At the shed, he set the bucket of sand down next to the roller door, then ducked in via the side door, with Jasper on his heels. Emptied of farm equipment, the shed instead was divided into workstations, long planks supported by sawhorses. Tom’s area was completely clear, all his equipment squirreled away somewhere only he knew. Jasper’s work area was littered with rolls of magnesium ribbon, bottles of aluminum powder, sulfur, potassium nitrate, glycerin, a large plastic tub of plaster of Paris. Nearby, another of Jasper’s buddies was experimenting with chunks of Styrofoam, gasoline, various soaps, sugar, and lighter fluid, trying to figure a way to make a suitably sticky version of napalm. Still another team was scoring old soda bottles with glass cutters for Molotov cocktails. The air smelled of chemical welds, gasoline, and old eggs.
What are we doing? They were developing weapons just to do it, Mellie setting them to various tasks like a guidance counselor slotting them into career paths. In a couple months, it would be spring. Would they still be living out of tents? Broken-down barns? How long did disasters go on?
“We need to find a home,” he said.
“Huh?” Jasper glanced up from his perusal of a slender red fire extinguisher. “What?”
“Nothing.” Tasting home hurt his mouth. His vision wavered, and he stood up suddenly, barking a knee against a sawhorse.
“You okay?” Jasper asked.
“Yeah.” Knee throbbing, he gimped to the door. “Don’t crack any of those fire extinguishers until I get back, okay?”
“I wouldn’t,” Jasper said, with the injured dignity of a kid eyeing a cookie jar. “What about potassium chloride? You know, Super-K extinguishers?”
“Wouldn’t the chloride turn into chlorine gas? Won’t that kill you pretty fast?”
He watched Jasper think about it. “Oh. Maybe.” Jasper made a face. “Shoot.”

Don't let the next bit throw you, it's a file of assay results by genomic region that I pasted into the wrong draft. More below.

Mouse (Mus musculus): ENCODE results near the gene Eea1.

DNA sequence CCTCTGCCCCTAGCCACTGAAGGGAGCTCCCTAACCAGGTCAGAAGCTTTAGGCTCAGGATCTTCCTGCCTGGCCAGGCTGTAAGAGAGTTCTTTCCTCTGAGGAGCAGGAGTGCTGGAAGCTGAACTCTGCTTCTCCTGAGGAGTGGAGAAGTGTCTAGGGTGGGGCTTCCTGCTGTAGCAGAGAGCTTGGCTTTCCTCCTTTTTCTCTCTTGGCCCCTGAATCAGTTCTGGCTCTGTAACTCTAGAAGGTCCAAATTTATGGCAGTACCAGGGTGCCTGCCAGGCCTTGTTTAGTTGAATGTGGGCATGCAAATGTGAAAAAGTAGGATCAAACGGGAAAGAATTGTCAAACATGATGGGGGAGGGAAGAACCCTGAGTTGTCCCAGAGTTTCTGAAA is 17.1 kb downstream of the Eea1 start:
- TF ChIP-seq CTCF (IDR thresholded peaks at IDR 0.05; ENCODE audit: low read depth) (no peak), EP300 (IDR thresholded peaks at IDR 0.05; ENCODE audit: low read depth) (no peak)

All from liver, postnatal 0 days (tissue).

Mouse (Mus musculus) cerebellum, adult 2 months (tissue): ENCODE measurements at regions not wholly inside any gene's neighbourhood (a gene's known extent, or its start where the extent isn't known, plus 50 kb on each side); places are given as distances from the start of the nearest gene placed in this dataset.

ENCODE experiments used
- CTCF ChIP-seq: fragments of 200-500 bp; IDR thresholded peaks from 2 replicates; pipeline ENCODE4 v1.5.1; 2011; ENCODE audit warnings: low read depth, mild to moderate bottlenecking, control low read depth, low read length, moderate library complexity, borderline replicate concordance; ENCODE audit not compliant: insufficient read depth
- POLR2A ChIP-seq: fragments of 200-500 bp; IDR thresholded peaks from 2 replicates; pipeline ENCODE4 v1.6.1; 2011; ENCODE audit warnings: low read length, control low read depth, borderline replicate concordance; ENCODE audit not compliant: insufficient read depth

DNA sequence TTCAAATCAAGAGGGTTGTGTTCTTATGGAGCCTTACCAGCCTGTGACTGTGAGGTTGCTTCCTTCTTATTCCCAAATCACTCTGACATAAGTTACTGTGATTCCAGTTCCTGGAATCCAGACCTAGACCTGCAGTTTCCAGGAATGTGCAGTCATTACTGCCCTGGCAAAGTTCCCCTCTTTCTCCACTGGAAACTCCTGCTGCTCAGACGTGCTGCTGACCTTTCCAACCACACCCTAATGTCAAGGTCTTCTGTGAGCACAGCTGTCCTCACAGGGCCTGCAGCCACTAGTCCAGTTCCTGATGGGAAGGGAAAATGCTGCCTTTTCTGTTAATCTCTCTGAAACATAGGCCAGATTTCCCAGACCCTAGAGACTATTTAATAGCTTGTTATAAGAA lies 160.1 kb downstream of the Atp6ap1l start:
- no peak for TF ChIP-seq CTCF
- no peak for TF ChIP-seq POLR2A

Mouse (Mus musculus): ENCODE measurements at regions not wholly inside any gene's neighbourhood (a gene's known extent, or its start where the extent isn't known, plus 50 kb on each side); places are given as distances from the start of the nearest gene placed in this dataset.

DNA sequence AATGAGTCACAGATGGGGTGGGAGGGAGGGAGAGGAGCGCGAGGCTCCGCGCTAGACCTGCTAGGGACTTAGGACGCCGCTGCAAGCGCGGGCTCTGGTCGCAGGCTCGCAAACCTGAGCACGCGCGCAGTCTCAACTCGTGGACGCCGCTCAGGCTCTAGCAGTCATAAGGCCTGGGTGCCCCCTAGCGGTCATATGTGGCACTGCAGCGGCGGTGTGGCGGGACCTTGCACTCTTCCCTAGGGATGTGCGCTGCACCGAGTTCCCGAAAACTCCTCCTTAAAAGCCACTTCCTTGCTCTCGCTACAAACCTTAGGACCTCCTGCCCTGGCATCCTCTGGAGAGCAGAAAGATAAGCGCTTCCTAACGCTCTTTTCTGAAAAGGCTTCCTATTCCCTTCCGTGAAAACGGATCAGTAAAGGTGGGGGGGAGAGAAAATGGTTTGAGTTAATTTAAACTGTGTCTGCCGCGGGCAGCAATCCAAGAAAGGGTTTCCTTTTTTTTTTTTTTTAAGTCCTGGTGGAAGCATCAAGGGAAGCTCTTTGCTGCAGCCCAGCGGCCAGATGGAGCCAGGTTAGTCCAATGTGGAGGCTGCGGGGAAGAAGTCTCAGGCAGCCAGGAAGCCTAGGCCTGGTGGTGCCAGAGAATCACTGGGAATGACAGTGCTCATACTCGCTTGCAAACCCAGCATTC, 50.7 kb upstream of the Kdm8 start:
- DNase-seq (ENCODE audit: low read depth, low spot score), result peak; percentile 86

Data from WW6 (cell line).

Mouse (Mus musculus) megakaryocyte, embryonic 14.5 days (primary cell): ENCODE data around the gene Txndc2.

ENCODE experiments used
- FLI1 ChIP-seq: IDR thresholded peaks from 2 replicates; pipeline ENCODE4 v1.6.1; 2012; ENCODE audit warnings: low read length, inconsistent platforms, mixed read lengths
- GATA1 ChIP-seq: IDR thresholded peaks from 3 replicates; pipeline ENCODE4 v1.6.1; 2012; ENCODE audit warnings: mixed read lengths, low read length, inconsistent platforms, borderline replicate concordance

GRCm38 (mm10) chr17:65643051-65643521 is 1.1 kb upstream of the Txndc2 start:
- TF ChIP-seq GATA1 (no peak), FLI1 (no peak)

“Yeah,” Luke said, turning to go. “Reality blows.”
He took his time slogging to the farmhouse, rehearsing what to say. Giving out grief had been his older sister’s specialty. By the time his parents got around to him, either she’d worn them out, or they didn’t much care. His mom once said that getting all worked up about kids was like worrying about dropped pacifiers: the first kid, you sterilized that sucker; the second kid, you wiped the Binky on your jeans. And by the third, you let the dog lick it.
That brought a grin. His mom always cracked him up. He should tell Cindi. She’d appreciate it. One thing Cindi was good at was telling stories, most of them about her mom. He liked listening, too, because she made it sound like a once-upon-a-time.
That’s what we should be doing . We should be swapping stories and toasting marshmallows. Like home. The thought pushed a lump into his throat. At the farmhouse steps, he tipped a look back. Three of the dogs were still roughhousing, although a fourth was pointed east, nosing the knoll, and yark-yark-yarking. Now that he was up higher, Luke could easily eyeball the fields beyond the horse barn and the lookouts, black specks on a distant knoll.
We need a home. He studied their tent city and the kids at their chores, the orange candle of that bonfire. A place to call our own. * * *
The farmhouse, a two-story with dormers, was quiet. The kitchen was empty, although a mug with the black and red tag of a teabag draped over the lip sat on the table, and a chair was pushed back. The air smelled of warm oranges. Maybe Mellie was sleeping? Uncertain now, he stood a moment, eyes on the ceiling, listening for footsteps. Nothing moved overhead. He knew that Weller slept on the ground level, but he had no idea if Mellie used the other back bedrooms.